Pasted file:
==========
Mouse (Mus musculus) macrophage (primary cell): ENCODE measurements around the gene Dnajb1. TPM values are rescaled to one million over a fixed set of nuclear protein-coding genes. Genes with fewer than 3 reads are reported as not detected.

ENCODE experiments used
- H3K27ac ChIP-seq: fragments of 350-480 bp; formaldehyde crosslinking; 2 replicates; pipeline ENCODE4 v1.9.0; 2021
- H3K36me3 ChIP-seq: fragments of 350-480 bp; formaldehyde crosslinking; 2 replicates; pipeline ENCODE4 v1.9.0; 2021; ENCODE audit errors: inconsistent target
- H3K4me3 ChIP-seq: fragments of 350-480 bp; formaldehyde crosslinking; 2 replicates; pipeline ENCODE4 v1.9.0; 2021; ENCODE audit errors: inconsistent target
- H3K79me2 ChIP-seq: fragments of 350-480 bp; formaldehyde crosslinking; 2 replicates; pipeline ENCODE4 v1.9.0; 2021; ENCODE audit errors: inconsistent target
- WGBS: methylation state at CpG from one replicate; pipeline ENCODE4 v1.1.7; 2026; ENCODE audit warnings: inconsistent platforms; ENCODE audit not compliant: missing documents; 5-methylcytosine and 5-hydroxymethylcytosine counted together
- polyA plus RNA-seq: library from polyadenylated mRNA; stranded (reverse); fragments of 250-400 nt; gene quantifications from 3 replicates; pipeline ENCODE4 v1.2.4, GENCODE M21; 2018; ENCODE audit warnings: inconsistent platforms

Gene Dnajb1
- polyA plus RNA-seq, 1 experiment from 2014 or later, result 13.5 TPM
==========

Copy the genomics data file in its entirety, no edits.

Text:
Mouse (Mus musculus) macrophage (primary cell): ENCODE measurements around the gene Dnajb1. TPM values are rescaled to one million over a fixed set of nuclear protein-coding genes. Genes with fewer than 3 reads are reported as not detected.

ENCODE experiments used
- H3K27ac ChIP-seq: fragments of 350-480 bp; formaldehyde crosslinking; 2 replicates; pipeline ENCODE4 v1.9.0; 2021
- H3K36me3 ChIP-seq: fragments of 350-480 bp; formaldehyde crosslinking; 2 replicates; pipeline ENCODE4 v1.9.0; 2021; ENCODE audit errors: inconsistent target
- H3K4me3 ChIP-seq: fragments of 350-480 bp; formaldehyde crosslinking; 2 replicates; pipeline ENCODE4 v1.9.0; 2021; ENCODE audit errors: inconsistent target
- H3K79me2 ChIP-seq: fragments of 350-480 bp; formaldehyde crosslinking; 2 replicates; pipeline ENCODE4 v1.9.0; 2021; ENCODE audit errors: inconsistent target
- WGBS: methylation state at CpG from one replicate; pipeline ENCODE4 v1.1.7; 2026; ENCODE audit warnings: inconsistent platforms; ENCODE audit not compliant: missing documents; 5-methylcytosine and 5-hydroxymethylcytosine counted together
- polyA plus RNA-seq: library from polyadenylated mRNA; stranded (reverse); fragments of 250-400 nt; gene quantifications from 3 replicates; pipeline ENCODE4 v1.2.4, GENCODE M21; 2018; ENCODE audit warnings: inconsistent platforms

Gene Dnajb1
- polyA plus RNA-seq, 1 experiment from 2014 or later, result 13.5 TPM